> not allowing inactive items to have the input focus, is that it
> violates the principle of least astonishment, makes the
> interface less predictable, and interferes with type-ahead:
> If you're focused on the "back page" button, and select it
> until you get to the first page, then it will become inactive
> (because you can't go back from the first page), which
> results in the input focus being kicked out of the "back
> page" button and throwing you into the "next page" button.
> Imagine how hard this "astonishing" behavior would be to use
> if you were visually impared. It would not be very obvious
> that you had "bounced off" the first page and suddenly were
> moving forward. Other toolbars might arbitrarily relocate the
> input focus to an even more confusing button, when the one
> you're using gets disabled.
> It would be much less astonishing if the input focus simply
> remained in the "back page" button when you hit the first
> page, and a tooltop popped up saying "You can't go to the
> previous page, because you are at the first page."
> I've made a simple API for changing the sensitivity of a
> component, that takes a "reason" string (translated text) to
> show to the user in the tooltip of a disabled control (after
> the normal text). I've changed the code in the eBook reader
> that disables actions to figure out the most important reason
> (there might be several reasons to disable a control, but
> usually one is most important). It passes that reason to the
> API that disables the action, which currently just stores it
> away in a dictionary. Now it needs to be hooked up so it
> actually shows the tooltip with the reason when disabled.
> GTK has an "AcceleratorList" class that keeps a list of keyboard
> accelerators which invoke actions. The UIManager helps manage
> the accelerators for you automatically.
> I think we should use accelerators for normal keyboard
> acceleration of application actions, but implement the gamepad
> navigation stuff as a higher level framework that uses a more
> semantically meaningful model. (Not just low level tab/backtab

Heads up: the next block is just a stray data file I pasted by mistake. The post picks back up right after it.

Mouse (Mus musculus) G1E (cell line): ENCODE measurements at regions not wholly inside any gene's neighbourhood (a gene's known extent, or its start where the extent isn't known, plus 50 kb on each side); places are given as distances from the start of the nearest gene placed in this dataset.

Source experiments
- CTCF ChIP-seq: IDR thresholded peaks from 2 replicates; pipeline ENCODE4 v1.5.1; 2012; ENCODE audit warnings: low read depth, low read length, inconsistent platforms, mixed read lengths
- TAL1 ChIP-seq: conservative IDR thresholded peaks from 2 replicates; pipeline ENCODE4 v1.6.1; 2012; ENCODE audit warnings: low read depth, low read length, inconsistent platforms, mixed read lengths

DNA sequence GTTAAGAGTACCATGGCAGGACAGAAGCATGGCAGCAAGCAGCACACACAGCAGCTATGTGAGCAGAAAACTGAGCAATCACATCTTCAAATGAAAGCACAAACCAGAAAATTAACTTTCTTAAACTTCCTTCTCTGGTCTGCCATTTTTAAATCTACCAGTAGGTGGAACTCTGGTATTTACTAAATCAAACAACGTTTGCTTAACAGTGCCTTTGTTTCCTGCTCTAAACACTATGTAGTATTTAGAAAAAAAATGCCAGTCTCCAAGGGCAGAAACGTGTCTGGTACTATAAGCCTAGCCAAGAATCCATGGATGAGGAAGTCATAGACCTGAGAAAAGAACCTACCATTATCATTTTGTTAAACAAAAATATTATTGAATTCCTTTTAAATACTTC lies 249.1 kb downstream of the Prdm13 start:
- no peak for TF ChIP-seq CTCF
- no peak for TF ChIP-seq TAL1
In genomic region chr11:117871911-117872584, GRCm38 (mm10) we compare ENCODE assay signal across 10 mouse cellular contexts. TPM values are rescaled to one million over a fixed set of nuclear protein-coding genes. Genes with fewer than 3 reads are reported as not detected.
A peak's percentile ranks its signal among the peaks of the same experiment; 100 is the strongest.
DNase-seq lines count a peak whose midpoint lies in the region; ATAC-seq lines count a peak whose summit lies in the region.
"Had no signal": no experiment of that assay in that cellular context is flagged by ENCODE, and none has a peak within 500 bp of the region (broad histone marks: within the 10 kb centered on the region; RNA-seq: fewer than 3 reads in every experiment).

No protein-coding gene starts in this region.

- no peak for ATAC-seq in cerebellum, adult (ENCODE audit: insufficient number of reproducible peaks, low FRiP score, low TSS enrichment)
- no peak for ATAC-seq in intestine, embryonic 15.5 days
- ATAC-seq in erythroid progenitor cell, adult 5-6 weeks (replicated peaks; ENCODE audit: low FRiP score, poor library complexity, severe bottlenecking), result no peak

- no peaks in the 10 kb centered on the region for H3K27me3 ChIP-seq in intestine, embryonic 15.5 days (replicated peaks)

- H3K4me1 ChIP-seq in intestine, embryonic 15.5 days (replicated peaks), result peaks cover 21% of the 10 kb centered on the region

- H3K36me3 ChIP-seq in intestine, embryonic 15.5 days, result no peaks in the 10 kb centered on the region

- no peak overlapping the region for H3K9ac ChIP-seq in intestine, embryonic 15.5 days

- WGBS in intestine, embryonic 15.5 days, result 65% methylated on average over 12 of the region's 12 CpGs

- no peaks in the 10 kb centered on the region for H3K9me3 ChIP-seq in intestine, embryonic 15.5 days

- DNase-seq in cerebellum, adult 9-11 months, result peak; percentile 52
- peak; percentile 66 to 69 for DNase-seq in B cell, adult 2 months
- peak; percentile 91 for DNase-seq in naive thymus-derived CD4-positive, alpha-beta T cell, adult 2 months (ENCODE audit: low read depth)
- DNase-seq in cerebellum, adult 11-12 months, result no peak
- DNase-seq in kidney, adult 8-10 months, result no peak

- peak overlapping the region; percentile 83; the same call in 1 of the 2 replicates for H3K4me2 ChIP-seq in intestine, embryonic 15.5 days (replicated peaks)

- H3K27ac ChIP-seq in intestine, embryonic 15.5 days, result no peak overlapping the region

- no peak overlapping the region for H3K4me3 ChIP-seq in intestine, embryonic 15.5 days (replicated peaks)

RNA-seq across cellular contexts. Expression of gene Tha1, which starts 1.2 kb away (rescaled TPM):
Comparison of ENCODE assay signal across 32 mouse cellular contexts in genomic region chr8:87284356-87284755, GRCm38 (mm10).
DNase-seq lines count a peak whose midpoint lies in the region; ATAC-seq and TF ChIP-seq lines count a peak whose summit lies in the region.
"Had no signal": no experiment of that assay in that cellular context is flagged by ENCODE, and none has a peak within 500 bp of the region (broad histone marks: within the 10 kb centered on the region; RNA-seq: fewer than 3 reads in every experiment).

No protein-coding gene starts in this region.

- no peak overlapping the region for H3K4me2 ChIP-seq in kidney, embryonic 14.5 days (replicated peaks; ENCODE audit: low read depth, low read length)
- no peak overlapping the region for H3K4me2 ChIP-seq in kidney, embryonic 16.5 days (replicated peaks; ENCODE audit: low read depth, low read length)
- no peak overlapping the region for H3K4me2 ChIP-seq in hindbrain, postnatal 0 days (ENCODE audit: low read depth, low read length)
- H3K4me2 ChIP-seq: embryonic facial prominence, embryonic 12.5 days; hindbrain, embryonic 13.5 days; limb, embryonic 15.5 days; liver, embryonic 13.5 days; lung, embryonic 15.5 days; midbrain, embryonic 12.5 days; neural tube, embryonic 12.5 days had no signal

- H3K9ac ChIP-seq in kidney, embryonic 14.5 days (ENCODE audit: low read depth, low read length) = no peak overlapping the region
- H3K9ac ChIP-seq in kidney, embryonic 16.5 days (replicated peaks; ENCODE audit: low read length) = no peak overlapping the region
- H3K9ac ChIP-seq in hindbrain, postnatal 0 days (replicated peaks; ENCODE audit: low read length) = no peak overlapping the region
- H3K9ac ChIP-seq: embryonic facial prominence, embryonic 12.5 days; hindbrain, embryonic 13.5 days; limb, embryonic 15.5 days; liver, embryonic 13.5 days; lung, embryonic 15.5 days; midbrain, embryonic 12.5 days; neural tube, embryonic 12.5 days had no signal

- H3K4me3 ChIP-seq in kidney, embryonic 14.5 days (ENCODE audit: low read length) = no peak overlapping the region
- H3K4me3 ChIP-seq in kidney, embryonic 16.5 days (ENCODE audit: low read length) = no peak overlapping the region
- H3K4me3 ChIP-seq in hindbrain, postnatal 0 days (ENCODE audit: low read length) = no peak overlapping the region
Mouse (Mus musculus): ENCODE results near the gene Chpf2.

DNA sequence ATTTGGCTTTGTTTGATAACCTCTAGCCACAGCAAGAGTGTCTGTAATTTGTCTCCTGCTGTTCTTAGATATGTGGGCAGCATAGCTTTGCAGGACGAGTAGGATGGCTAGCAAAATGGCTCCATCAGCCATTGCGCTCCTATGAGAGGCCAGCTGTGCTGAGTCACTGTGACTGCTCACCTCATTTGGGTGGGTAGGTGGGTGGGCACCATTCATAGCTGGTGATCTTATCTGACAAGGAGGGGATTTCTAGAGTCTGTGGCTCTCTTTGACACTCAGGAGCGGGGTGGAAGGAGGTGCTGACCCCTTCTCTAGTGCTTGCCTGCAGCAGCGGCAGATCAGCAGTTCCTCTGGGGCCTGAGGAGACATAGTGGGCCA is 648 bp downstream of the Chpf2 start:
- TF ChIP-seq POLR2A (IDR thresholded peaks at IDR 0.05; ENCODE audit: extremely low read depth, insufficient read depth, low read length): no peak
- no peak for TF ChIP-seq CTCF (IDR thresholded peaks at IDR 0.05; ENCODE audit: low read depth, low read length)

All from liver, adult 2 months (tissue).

> focus navigation, or simple global keyboard accelerators, but
> an actual framework specifically designed to support browsing
> and executing arbitrary Actions via the game controller, and
> providing feedback about the reasons controls are disabled.)
> The pygtk library has some methods on action_group to add
> actions "action_group.add_actions(action_list)", toggle
> actions "action_group.add_toggle_actions(action_list)", and
> radio actions "action_group.add_radio_actions(action_list,
> cur_value, callback, *args)". These all take an action_list
> that's a list of action specification tuples. That interface
> is more brittle and less extensible than it should be, because
> it takes tuples instead of dictionaries, and it only makes
> stock GTK actions.
> We need a more flexible API than add_actions and its ilk, which
> supports custom Sugar actions, and uses dictionaries instead
> of tuples, so we can easily pass in additional optional
> parameters without changing the API.
> I have taken a first cut at rewriting pygtk's ActionGroup's
> add_actions, add_toggle_actions and add_radio_actions
> functions in Python, and changing them to use custom
> SugarAction, SugarToggleAction and SugarRadioAction classes.
> But I still don't think the add_actions_esque interface is
> flexible enough. It needs an easy way to add other custom
> widgets (like the search text input field), and it should make
> it easy to customize the user interface classes and configure
> the objects by passing in additional optional parameters and
> configuration dictionaries. (For example, the action
> specification should be a dictionary that has an optional key
> to specify the toolbar button and menu item classes, and it
> should be possible to plug in different kinds of user
> interface controls than toolbars and menus, like pie menus and
> gamepad specific interfaces).
> GTK has an "atk" module that interfaces to the accessibility toolkit.
> I'm not clear on just what this does and how it can help us,
> and I would love to hear from somebody who's familiar with it.
> I think we can do what we need to support the gamepad without
> using the atk, but maybe it could be helpful. But my
> impression is that it's more geared towards screen readers, is
> tied closely to the user interface layout (declaring that this
> label is associated with that control, etc), and it looks like
> it takes a lot of lines of code to use (unless you use some
> kind of framework that supports it automatically).
> GTK has a "UIManager" that knows how to build menu bars, menus,
> toolbars and buttons from XML files, and tie together actions,
> accelerators, menus and toolbars. The XML describes the
> structure and layout of the user interface, but refers to the
> actions by name to configure the buttons and menu items with
> labels, icons, tooltips, accelerators, callbacks, and custom
> component classes. There is nothing in the XML about what label,
> icon, tooltip or widget class to use -- just an Action
> name. It's up to the Action to figure out the visual appearance
> and behavior of the gui. That's why it should be easier to use
> custom Action classes.
> I think we need to write our own UIManager and accessibility
> framework that addresses our specific needs (like the
> focus/tooltip/disable reason issues discussed above, custom
> sugar controls, gamepad support, etc), because I don't think
> the UIManager (plus the pygtk utilities that go along with it)
> are flexible enough to support our needs. I think it would be
> easy to implement it in Python, in a way that would be a lot
> more flexible and easier to extend that the current C
> implementation of GTK's GuiManager.
GTK UIManager also does not support tabbed toolbars and palettes (which
will display the accellerators).